November 28th

theresa albert - my friend in food


Holiday Gifts: Caramel from Grant Street

stacked caramels

Guest Blogger: Hi! My name is Renée and I am passionate about good food.  I also insist on knowing what is in my food and where it comes from.  I made caramels as a treat to take to a friend’s wine and cheese soiree.  I was enjoying the wine and fabulous French cheese.  All of the other guests were stuffing the caramels into their pockets.  The next day my friend received numerous calls/emails asking where to buy the caramels…. Grant St. Caramel Co. was born.



Naturally Sweet

Ever wonder what is in those sweets you can purchase at the convenience store?  What ever happened to old fashion candy made with real ingredients?  You know, the ingredients you can pronounce?

Despite the revolution in eating habits around the world and the renaissance of home-cooking, few people make their own candies.  There are some boutique businesses that make candy with real ingredients and with real passion.  Grant St. Caramel Co. is one of them.  Good food is a passion, and it is even better when topped off with soft caramel with gourmet salt.

So, what is Caramel, anyhow?  How is it different from Toffee?

Caramel and toffee are actually pretty similar and often get confused.  The ingredients and process used to make them is really pretty simple.  Sugar is caramelized by cooking it over direct heat.  The caramelization process burns some of the sweetness out of the sugar and gives it a much more complex flavour.  Additional ingredients are added, and then the candy is again cooked to gain its texture.  Simply put, the higher the temperature it is cooked to, the harder and more brittle the end product will be.

Caramel is a soft and sometimes chewy candy that includes butter and/or other dairy products.

Toffee is made by caramelizing sugar along with butter (and sometimes with flour).   This is a hard candy where the sugar is heated to the ‘hard crack’ stage making the candy hard and brittle.  Toffee is frequently referred to as English toffee.  I’m sure we all remember that toffee that you would smack onto the table to break into small bite-sized pieces that would stick to our teeth.

Despite the fact that this process is simple, it is actually very difficult to make batches of caramel consistent from one to the next.

The Ingredients

The Grant St. Caramel Co soft caramels are made with real ingredients.  The ONLY ingredients used are organic cane sugar, corn syrup (not to be confused with high fructose corn syrup that is frequently seen as a sugar substitute in American soft drinks and other products, this corn syrup is used to prevent crystallization of the sugars), cream, butter, and salt.  The butter and cream are added to give the caramels a long, lingering, rich flavour.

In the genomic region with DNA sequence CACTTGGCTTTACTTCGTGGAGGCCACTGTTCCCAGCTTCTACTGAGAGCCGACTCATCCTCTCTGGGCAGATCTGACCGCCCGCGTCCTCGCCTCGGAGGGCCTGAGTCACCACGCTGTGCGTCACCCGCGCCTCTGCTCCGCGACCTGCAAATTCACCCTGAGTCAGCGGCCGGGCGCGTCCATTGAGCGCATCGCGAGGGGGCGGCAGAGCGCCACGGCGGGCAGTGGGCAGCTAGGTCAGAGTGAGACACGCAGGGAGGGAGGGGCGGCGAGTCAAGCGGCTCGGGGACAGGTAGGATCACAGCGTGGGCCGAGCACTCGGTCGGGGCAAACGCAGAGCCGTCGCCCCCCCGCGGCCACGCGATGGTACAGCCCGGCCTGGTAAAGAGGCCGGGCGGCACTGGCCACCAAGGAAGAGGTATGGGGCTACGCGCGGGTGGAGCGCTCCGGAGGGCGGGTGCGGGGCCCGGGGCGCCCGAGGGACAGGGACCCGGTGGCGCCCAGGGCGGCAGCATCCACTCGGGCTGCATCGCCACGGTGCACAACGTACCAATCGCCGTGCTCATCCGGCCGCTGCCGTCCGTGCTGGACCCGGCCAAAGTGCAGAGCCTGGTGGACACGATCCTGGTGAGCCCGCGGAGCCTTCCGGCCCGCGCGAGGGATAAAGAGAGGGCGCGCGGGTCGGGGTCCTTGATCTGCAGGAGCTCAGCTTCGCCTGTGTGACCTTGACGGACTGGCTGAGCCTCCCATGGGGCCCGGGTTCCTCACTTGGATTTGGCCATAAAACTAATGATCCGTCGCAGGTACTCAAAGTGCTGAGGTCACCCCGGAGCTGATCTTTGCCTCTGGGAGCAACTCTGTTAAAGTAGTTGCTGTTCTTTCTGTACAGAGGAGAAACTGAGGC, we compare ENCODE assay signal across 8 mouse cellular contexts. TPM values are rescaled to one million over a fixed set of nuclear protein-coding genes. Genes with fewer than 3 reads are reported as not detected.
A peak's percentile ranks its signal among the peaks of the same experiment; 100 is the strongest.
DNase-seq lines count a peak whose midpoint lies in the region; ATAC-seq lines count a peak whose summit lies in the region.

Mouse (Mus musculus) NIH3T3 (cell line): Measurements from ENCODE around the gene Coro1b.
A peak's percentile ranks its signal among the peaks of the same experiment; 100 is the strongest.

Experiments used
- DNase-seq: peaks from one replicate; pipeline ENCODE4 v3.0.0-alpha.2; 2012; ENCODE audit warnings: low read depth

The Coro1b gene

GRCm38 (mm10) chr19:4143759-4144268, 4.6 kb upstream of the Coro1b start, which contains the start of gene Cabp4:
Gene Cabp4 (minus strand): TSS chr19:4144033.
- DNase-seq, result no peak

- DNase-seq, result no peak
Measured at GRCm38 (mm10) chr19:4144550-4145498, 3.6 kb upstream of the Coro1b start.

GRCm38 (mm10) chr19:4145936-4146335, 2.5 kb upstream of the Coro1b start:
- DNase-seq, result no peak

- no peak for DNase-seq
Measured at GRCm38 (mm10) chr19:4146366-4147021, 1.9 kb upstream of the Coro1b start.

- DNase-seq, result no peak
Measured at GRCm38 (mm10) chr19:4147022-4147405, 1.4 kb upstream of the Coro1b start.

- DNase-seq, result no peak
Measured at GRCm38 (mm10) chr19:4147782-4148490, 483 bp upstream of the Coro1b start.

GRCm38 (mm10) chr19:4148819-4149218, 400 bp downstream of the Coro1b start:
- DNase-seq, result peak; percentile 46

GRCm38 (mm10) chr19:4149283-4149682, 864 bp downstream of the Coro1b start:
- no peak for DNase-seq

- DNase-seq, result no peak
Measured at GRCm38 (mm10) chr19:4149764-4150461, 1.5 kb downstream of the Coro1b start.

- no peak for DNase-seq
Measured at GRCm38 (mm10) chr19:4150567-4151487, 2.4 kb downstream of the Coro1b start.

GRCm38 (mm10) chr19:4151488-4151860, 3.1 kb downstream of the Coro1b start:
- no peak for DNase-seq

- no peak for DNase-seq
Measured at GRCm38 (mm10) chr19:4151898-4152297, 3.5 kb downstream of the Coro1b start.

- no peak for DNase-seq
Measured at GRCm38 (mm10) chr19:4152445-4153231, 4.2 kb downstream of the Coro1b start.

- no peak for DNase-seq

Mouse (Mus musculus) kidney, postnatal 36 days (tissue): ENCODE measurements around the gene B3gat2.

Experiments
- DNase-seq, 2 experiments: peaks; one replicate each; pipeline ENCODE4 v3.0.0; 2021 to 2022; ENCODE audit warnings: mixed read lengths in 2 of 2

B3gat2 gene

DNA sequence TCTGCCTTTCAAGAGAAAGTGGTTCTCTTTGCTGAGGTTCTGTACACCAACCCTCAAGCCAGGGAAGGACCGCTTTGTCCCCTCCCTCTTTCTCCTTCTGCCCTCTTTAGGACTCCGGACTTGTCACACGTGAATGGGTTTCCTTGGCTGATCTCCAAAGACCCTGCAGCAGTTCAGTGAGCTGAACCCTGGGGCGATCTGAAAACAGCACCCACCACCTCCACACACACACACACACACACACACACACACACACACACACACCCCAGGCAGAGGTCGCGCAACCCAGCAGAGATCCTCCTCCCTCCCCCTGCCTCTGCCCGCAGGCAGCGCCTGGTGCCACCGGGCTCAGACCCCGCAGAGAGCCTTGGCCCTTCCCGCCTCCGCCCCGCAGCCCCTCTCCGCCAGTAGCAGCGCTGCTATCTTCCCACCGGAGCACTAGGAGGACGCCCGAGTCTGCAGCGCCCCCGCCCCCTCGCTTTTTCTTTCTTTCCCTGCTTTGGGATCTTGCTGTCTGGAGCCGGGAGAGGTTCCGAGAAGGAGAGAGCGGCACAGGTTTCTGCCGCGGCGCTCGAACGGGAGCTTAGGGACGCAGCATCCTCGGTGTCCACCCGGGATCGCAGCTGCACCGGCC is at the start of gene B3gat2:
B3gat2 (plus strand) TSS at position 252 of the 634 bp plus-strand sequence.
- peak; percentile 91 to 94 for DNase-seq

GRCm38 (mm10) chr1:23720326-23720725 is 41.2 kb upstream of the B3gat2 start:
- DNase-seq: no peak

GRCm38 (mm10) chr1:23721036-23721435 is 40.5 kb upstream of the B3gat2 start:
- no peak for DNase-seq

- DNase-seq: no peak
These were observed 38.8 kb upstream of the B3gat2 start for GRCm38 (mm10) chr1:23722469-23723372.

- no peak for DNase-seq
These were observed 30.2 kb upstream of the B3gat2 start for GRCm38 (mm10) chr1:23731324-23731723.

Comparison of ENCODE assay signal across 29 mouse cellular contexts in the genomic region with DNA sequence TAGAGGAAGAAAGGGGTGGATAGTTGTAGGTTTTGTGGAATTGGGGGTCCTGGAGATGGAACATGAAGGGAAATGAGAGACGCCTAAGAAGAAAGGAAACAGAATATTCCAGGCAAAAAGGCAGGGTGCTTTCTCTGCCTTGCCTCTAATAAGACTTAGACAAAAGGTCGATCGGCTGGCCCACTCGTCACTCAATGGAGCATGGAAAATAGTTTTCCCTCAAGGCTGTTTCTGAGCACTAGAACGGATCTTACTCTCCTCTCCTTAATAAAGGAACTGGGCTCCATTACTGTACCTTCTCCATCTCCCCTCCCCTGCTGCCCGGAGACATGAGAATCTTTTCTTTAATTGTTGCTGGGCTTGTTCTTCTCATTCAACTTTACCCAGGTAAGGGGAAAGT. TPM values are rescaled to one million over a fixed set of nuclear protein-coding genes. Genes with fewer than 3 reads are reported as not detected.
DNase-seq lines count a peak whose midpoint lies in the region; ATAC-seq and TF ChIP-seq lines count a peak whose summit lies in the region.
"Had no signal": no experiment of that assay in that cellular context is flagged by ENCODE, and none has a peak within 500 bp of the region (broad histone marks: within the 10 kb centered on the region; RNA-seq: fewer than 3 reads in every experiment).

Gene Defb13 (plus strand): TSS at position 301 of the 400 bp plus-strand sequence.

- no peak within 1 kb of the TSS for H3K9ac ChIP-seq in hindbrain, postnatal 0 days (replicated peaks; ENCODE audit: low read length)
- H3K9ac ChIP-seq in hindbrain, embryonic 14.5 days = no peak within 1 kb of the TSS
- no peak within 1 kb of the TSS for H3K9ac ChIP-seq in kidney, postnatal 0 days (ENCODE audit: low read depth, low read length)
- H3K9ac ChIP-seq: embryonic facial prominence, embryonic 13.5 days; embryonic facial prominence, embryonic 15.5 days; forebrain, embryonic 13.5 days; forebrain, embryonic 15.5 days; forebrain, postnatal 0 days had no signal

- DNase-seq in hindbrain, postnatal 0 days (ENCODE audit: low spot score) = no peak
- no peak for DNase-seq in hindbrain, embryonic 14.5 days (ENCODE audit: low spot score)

Chefs always talk about balancing the sweet and the salt.  Salt and caramel is also traditional French pairing.  The salt softens the sweetness of the caramel and brings out the longer flavour profile of the butter and cream.  This balance is like fireworks in your mouth.

How else would I serve caramels?

Caramels go well with toppings other than (or in addition to) salt.   Try caramels with:

  • Espresso beans (just put one or two beans onto a piece of caramel)
  • Chopped nuts (pistachios, almond, cashews, or whatever else your heart desires)
  • Cheese plates
  • Chocolate (of course!)
  • S’mores
  • We’ve even had rave reviews of caramels with bacon!

After dinner enjoy your caramels with many styles of dessert wines like:

  • Medeira
  • Port
  • Canadian Ice wine or late harvest dessert wines
  • Sherry

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Theresa Albert

Theresa Albert

I love food, try to watch my weight, know more than I want to about healthy living (sometimes I wish I knew less so I wouldn’t feel so guilty when I stumble), am a daughter, sister, friend, mom and wife who worries and scurries the meals onto the table. It is for all these reasons that I completed my nutrition, RNCP designation, wrote my book, hosted my Food Network show, consult with food companies to urge them to get it right (or at least better), constantly write about it, research it, all of this so I can cut through the nutrition and food “news” clutter. Happy to share with friends!


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